- Fragile X-associated Disorders
- Treatment & Intervention
- Support the NFXF
In addition to supporting research since 1984 through our international conference series, our Rosen Research Funding of Summer Student Fellowships, our Conquer Fragile X Young Investigator events and our public policy efforts in Washington, DC, (advocating on behalf of Federal investments in Fragile X research at the NIH, CDC and the Dept. of Defense) the NFXF has been providing direct grants to researchers since 2003. All funding is approved by our Scientific & Clinical Advisory Committee. Many NFXF grants have been used as seed money to collect preliminary data needed for applications to government funding sources. Most of the research that the NFXF has funded has resulted in publication by peer-reviewed journals – an important standard and objective for all researchers.
Following are descriptions of our previously funded research. Whenever available, links to publications resulting from NFXF-funded research are noted.
Longitudinal Outcomes and Neuroimaging of Fragile X Syndrome + Neurodevelopmental Profiles of Infants and Preschool Age Children with Fragile X Syndrome By Aubrey Rho, Stanford University School of Medicine Mentors: Amy Lightbody, PhD and Allan Reiss, MD Last summer I worked as an undergraduate student research assistant in the Center for Interdisciplinary Brain Sciences Research (CIBSR) at Stanford University. I worked on two ongoing projects focused on improving our understanding of fragile X syndrome (FXS). The first was a longitudinal study tracking the cognitive, behavioral, and neurophysiological development of individuals with FXS. The study is currently in its third period of data... » FULL ARTICLE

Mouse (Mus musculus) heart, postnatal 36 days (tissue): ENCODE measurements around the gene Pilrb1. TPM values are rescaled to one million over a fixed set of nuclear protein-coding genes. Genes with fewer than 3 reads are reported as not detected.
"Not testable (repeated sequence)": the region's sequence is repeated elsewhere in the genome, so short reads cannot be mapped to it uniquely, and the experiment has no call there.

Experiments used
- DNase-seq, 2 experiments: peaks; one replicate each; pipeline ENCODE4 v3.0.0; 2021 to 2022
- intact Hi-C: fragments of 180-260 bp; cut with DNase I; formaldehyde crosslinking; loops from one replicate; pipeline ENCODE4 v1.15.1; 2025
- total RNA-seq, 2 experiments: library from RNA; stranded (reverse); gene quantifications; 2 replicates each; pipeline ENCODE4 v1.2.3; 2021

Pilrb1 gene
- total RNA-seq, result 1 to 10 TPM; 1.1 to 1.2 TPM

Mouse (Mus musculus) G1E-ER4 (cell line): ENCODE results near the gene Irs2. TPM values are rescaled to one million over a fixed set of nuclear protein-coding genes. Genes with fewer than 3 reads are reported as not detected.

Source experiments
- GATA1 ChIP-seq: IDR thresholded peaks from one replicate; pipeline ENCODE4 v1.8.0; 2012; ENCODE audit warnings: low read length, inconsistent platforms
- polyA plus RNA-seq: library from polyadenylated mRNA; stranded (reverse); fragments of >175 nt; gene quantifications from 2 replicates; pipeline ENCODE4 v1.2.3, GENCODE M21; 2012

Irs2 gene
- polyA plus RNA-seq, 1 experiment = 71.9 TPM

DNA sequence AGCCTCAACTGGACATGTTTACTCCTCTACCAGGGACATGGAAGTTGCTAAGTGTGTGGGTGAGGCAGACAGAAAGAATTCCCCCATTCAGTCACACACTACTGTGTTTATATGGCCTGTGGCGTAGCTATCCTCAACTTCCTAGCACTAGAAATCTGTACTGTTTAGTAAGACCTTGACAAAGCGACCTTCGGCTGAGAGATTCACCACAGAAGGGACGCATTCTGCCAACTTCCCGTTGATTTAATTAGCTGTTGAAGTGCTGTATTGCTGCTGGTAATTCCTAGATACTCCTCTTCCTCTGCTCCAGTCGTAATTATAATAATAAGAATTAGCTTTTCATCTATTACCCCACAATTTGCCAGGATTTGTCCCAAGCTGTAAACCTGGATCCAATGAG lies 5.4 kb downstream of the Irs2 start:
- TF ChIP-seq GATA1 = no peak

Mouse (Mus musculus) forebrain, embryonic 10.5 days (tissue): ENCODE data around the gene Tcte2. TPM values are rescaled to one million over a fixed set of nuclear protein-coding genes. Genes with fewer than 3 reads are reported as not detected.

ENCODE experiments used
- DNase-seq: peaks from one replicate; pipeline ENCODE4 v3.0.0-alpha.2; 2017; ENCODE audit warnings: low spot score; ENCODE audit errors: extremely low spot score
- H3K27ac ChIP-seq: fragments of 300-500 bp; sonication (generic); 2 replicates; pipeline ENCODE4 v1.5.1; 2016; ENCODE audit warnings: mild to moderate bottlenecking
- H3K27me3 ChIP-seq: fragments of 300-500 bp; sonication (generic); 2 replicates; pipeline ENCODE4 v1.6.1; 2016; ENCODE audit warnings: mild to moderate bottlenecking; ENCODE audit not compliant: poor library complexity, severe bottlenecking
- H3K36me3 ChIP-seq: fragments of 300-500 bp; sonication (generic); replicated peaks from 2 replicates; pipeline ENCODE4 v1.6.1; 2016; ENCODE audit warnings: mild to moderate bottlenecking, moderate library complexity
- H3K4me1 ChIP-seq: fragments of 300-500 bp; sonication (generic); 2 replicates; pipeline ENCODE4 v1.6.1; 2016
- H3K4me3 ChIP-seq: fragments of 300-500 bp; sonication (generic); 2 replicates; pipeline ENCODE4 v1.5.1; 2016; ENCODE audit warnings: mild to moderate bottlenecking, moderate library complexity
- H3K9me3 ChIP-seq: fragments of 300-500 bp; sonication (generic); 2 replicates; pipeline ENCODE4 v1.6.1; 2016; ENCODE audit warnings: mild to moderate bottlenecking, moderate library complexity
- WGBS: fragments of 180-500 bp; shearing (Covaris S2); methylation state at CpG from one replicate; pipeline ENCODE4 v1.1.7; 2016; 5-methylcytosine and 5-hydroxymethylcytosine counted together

Analysis of Ovaries from FMR1 CGG Repeat Mice Research Summary: National Fragile X Foundation – Translational Research Grant Renate Hukema PhD - $50,000 Erasmus MC, The Netherlands SPECIFIC AIMS: The CGG repeat sequence located in the 5’ untranslated region (UTR) of the Fmr1 gene leads to three major clinical phenotypes: 1) Fragile X syndrome (FXS), 2) ovarian insufficiency (FXPOI), and 3) fragile X-associated tremor/ataxia syndrome (FXTAS). The expression of each phenotype depends on the size of the repeat expansions and the consequent molecular outcome. In this project, we will focus on premutation associated ovarian insufficiency. Using the molecular mechanism established for FXTAS... » FULL ARTICLE
Research Summary: National Fragile X Foundation – Translational Research Grant Len Abbeduto PhD - $75,000 University of Wisconsin – UC Davis M.I.N.D. Institute SPECIFIC AIMS: The proposed project is designed to gather preliminary data on the efficacy of a parent-mediated language intervention for young, minimally verbal children diagnosed with fragile X syndrome (FXS). These preliminary data will serve as the basis for an application for a larger evaluation study to be submitted to the NIH. The intervention will entail teaching mothers to use responsive verbal interaction strategies with their affected children during everyday routines and play activities. Maternal verbal responsiveness in naturally... » FULL ARTICLE
Research Summary: National Fragile X Foundation – Translational Research Grant Randi Hagerman MD - $100,000 UC Davis MIND Institute This project will study the efficacy of the antibiotic drug minocycline for children ages 4 to 16 years who have fragile X syndrome (FXS). Dr. Hagerman believes the study will provide sufficient data to submit a large multi-center controlled trial of minocycline that could involve many of the centers associated with the Fragile X Clinical & Research Consortium. Advances in understanding the molecular biology of FXS have led to new targeted treatments that have the potential to reverse the central nervous system abnormalities in the... » FULL ARTICLE
Research Summary: National Fragile X Foundation – Conquer Fragile X Basic Science Grant Christina Gross PhD - $30,000 Emory University School of Medicine Signal transmission in the brains of FXS patients is severely impaired. This can lead to neuronal and mental dysfunctions as well as epilepsy and autistic-like behavior. During my previous two years of research funded by the NFXF, I discovered, in experiments with mice (the “mouse model for FXS”), that activity of a key component in the transmission of nerve signals is “dysregulated” (deficient). My results suggest that the Fragile X Mental Retardation Protein (FMRP) regulates the synthesis and the activity... » FULL ARTICLE